Cher Charms in New York With Early Stop During Pride Week

Singer is guest of honor at debut of new Thursday party Q

June 28, 2013 11:30 AM ET
cher q nightclub
Cher performs at the Grand Opening of Q Nightclub in New York.
JonathonZiegler/PatrickMcMullan.com via AP Images

When Cher rolled up to the Marquee club in Manhattan in a stretch limo at 1:48 this morning, a throng of costumed fans were ready: From the sidewalk, iPhones captured the singer's entrance to the Chelsea nightspot, many having waited since late yesterday afternoon, dressed in drag and chain-smoking behind elaborate masks and makeup. Cab drivers who stopped to crane their necks were ordered to keep moving. 

500 Greatest Songs of All Time: Sonny and Cher, 'I Got You Babe'

A day after the Supreme Court dumped the federal Defense of Marriage Act and declined to reinstate a ban on same-sex marriage in California, Cher flew to New York to tease this weekend's Pride performance, but not by singing – she didn't utter a note. Instead, the LGBT ally was a spectator at the Chelsea venue, which thumped and pulsated with a horde of Cher lookalikes dancing to a medley of her hits, including "Believe," "I Got You Babe" and her version of U2's "I Still Haven't Found What I'm Looking For." She watched from Marquee's upper level, swaying and clapping and singing along. She wore a gold sequined top and a crown that sparkled through the venue's purple lighting and smoke-machine haze. 

An hour after she arrived, Cher descended the stairs to thank her several hundred supporters from the stage. "I've had ups and downs in my career, and you guys have never left me," she told the crowd, which exploded with applause. "You guys have always been there." 

Her words seemed to indirectly underscore LGBT resilience in the face of increased homophobic-driven violence in New York, where the police commissioner last month called the murder of a gay man in the West Village a hate crime. Such targeted attacks have doubled since this time last year.  

After speaking for less than two minutes, her new dance single, "Woman's World," throbbed from the loudspeakers. Cher's first album in more than a decade will follow later this year.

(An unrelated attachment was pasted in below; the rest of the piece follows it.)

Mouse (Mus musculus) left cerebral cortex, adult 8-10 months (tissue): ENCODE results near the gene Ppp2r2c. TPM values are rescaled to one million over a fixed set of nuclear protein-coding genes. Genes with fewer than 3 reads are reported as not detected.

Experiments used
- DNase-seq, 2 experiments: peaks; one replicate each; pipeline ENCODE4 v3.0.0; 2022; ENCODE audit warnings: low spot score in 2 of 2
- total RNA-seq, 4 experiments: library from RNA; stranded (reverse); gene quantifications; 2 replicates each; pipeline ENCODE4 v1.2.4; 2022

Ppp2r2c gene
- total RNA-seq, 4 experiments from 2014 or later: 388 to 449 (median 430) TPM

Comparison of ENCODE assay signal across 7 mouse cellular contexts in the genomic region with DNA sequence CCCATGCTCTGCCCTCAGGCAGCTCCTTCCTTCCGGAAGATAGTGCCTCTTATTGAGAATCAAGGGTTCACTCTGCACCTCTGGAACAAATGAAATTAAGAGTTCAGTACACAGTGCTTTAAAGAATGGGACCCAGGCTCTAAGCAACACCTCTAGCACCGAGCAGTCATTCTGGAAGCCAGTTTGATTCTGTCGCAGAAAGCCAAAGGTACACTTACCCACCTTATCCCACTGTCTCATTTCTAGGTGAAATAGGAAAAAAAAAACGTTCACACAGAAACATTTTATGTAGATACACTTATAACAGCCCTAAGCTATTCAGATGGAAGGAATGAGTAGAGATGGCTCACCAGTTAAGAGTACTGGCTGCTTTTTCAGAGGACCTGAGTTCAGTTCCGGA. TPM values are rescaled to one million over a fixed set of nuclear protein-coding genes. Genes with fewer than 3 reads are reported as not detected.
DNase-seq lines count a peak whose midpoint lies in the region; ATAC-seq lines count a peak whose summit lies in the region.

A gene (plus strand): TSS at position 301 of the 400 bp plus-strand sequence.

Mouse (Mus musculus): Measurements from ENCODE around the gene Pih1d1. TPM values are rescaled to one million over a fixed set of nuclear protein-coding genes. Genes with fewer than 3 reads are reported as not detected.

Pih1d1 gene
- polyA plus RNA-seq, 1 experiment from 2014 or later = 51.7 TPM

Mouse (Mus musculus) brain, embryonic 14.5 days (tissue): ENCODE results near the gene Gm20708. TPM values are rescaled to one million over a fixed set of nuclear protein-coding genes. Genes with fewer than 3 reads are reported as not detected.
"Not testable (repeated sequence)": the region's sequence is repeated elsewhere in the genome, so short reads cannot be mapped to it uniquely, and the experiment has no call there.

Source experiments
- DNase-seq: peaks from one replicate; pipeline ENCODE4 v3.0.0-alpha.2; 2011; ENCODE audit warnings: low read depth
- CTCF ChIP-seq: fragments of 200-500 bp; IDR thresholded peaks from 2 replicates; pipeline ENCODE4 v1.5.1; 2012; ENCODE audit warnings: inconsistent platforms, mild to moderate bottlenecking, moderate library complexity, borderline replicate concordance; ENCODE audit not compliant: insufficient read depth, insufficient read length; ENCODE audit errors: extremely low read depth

As the song played, she pushed through the front door and a bouncer blocked it, refusing to let anyone else exit for several minutes. It was one minute before 3 a.m. Outside, after halting traffic on 10th Avenue, the limo carrying the singer sped uptown. Cher's NYC Pride performance Sunday at the Dance on the Pier benefit coincides with the two-year anniversary of New York's legalization of same-sex marriage.

To read the new issue of Rolling Stone online, plus the entire RS archive: Click Here

Music Main Next

blog comments powered by Disqus
Around the Web
Powered By ZergNet
Daily Newsletter

Get the latest RS news in your inbox.

Sign up to receive the Rolling Stone newsletter and special offers from RS and its
marketing partners.


We may use your e-mail address to send you the newsletter and offers that may interest you, on behalf of Rolling Stone and its partners. For more information please read our Privacy Policy.

Song Stories


The Pack | 2006

Berkeley, California rappers the Pack made their footwear choice clear in 2006 with the song "Vans." The track caught the attention of Too $hort, who signed them to his imprint. MTV refused to play the video for the song, though, claiming it was essentially a commercial for the product. Rapper Lil' B disagreed. "I didn’t know nobody [at] Vans," he said. "I was just a rapper who wore Vans." Even without MTV's support, Lil' B recognized the impact of the track. "God blessed me with such a revolutionary song… People around my age know who really started a lot of the dressing people are into now."

More Song Stories entries »